I was a bit shell shocked yesterday (in a good way) by the news that Citi is now offering 1 to 1 transfers from ThankYou Rewards to American Airlines. This is something that we’ve long wanted and expected, but year after year it didn’t happen. Until now. For a limited time.
Through Nov 13th 2021, Citi is offering 1 to 1 transfers for those with Chairman, Premier or Prestige cards, or 2 to 1 transfers for those with Preferred or Rewards+ cards.
This amazing news surfaced many thoughts, ideas, and questions in my mind. In no particular order, here goes…
- What the heck is the Citi Chairman card? A Google search tells me it’s one of those invite only cards for wealthy customers, like the Amex Centurion card. And, surprisingly, it seems that the Citi Chairman card is an Amex card issued by Citi. Or at least it was one at some point in the past. I doubt it’s still an Amex but I don’t know for sure.
- Citi finally has a great transfer partner that isn’t only for niche uses! Yay! For a limited time. Boo.
- Is this transfer option really temporary? Maybe they’re just testing it out and will make it permanent?
- Both Barclays and Citi offer AA cards. Is this some kind of custody arrangement where Citi gets to offer point transfers for 4 months, then Barclays gets to do so for the next 4 months, and so on? Unlikely. Since they killed the Arrival Premier 6 months after its introduction in 2018, Barclays doesn’t offer a card with transferrable points. Are they going to try again? I doubt it.
- AA miles are great! They allow all awards to be cancelled for free with both taxes and miles refunded. Miles are easily kept alive with account activity once every 18 months. They have some great partner award rates such as US to Europe in business class for 57.5K each way; US to Asia in business class for 60K each way to Japan or Korea, 70K to India, or 80K to most of the rest of Asia; and US to Africa in business class for 75K one-way. And AA often offers great award prices on their own flights via their Web Special awards. Additionally, AA miles give you access to some of the world’s best first class products such as: Cathay Pacific, Etihad, and Japan Airlines.
- AA miles are bad! If you use miles to book AA flights, then you’re stuck flying AA (I’ve had many awful experiences with AA flight delays and cancellations). If you use miles to book British Airways, you’ll pay outrageous cash surcharges. OK, I had to get that out of the way. Those things are bad, but I think that these days AA miles are much more good than bad.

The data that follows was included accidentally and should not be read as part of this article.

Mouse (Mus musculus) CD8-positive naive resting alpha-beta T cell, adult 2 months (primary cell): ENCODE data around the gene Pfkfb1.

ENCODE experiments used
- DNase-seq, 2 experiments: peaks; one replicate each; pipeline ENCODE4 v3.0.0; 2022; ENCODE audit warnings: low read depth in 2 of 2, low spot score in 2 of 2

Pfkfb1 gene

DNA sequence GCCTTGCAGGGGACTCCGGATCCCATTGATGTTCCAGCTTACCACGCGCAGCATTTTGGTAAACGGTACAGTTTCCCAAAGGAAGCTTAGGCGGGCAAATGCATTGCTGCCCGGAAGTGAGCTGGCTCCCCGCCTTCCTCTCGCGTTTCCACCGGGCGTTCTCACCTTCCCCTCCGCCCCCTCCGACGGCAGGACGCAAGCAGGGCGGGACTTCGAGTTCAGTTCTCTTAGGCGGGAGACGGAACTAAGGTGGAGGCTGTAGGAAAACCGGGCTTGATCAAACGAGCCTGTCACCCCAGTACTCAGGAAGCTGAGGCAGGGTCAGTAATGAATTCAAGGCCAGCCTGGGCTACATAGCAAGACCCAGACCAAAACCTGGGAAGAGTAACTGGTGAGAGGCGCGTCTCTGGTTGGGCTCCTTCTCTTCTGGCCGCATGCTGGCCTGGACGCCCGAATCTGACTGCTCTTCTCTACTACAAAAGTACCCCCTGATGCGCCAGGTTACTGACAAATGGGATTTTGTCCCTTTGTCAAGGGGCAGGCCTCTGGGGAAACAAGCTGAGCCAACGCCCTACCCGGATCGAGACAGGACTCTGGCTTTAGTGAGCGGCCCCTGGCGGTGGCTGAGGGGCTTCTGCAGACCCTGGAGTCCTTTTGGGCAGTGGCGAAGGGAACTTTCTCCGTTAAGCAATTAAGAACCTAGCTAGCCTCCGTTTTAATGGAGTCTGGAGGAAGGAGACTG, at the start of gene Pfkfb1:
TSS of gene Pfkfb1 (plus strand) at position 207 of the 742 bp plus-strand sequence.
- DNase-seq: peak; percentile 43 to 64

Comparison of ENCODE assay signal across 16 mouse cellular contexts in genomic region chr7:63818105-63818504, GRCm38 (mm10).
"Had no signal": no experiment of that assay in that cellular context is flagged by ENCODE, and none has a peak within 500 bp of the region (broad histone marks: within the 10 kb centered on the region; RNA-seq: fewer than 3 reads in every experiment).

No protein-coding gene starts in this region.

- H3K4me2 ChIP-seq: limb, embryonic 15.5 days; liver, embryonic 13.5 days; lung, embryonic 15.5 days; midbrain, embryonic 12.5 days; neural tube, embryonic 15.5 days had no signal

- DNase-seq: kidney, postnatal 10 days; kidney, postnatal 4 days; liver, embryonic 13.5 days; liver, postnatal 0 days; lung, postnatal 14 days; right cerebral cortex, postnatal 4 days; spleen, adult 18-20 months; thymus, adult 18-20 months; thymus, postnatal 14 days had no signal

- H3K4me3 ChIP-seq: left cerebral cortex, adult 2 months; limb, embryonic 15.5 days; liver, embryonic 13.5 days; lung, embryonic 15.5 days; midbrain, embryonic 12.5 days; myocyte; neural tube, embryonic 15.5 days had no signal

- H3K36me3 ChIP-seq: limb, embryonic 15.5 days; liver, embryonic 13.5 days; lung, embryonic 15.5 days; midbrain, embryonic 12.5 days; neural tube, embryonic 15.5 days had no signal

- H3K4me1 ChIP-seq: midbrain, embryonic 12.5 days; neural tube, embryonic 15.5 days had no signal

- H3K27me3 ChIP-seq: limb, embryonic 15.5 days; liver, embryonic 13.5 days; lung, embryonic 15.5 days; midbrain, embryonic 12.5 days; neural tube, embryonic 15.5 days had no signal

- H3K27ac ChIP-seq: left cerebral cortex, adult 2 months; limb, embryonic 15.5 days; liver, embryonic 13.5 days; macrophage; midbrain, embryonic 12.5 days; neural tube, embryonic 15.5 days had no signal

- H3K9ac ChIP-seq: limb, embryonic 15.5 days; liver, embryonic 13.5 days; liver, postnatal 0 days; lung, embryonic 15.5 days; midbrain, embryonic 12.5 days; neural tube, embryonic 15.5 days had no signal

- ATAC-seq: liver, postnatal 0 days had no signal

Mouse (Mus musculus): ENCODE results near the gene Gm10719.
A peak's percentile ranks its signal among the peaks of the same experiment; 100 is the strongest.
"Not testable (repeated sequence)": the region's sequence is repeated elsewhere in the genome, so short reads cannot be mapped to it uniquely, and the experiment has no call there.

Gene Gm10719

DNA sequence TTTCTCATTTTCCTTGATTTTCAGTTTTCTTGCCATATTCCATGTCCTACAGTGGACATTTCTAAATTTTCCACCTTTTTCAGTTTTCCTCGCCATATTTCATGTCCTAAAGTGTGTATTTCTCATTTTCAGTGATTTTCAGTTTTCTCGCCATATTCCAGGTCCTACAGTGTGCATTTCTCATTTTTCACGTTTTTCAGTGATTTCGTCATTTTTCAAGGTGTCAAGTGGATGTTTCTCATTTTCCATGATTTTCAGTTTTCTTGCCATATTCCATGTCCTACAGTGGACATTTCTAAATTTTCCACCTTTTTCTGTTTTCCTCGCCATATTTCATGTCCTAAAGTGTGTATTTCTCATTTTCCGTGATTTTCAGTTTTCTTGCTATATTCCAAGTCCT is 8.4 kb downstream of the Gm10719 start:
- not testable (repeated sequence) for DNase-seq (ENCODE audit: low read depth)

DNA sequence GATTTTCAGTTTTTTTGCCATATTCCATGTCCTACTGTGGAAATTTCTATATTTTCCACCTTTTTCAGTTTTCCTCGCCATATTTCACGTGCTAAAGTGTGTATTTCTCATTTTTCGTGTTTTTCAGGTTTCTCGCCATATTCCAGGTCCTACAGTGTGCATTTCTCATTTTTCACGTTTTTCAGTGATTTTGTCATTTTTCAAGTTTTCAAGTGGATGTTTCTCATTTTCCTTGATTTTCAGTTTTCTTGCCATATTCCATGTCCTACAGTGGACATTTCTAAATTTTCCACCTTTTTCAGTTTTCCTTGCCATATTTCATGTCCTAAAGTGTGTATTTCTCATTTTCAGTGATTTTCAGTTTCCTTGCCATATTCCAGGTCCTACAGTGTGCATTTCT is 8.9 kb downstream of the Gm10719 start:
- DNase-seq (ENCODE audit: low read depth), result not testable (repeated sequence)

- Why did AA relent and let Citi offer point transfers? My understanding is that Citi has been trying for years to get AA as a transfer partner. Is AA about to devalue their miles? If so, will AA wait until November 14th to do so?
- The Citi Premier 80K offer is better than I thought! It’s no longer easy to earn AA miles by signing up for AA cards over and over. Now, we can earn AA miles by signing up for Citi ThankYou cards as well. But we have to complete minimum spend requirements and actually get a hold of those points by November 13th.
- For a brief time (unless the deal is extended), Citi cards offer the best way to earn AA miles through spend. Earn 3x in a number of categories (including gas stations and grocery stores) with the Premier card. Earn 2x everywhere with the Double Cash card. Earn 5x on your top spending category each billing cycle with the Custom Cash card. Earn a minimum of 10 points per transaction with your Rewards+ card.
- This temporary transfer is a great way to earn the Rewards+ 10% rebate (up to 10K rebated each calendar year). If you have a Rewards+ card and a Premier card (for example), and if you combine the ThankYou accounts for each, then if you transfer 100,000 points into AA miles, you’ll get 10,000 ThankYou points back.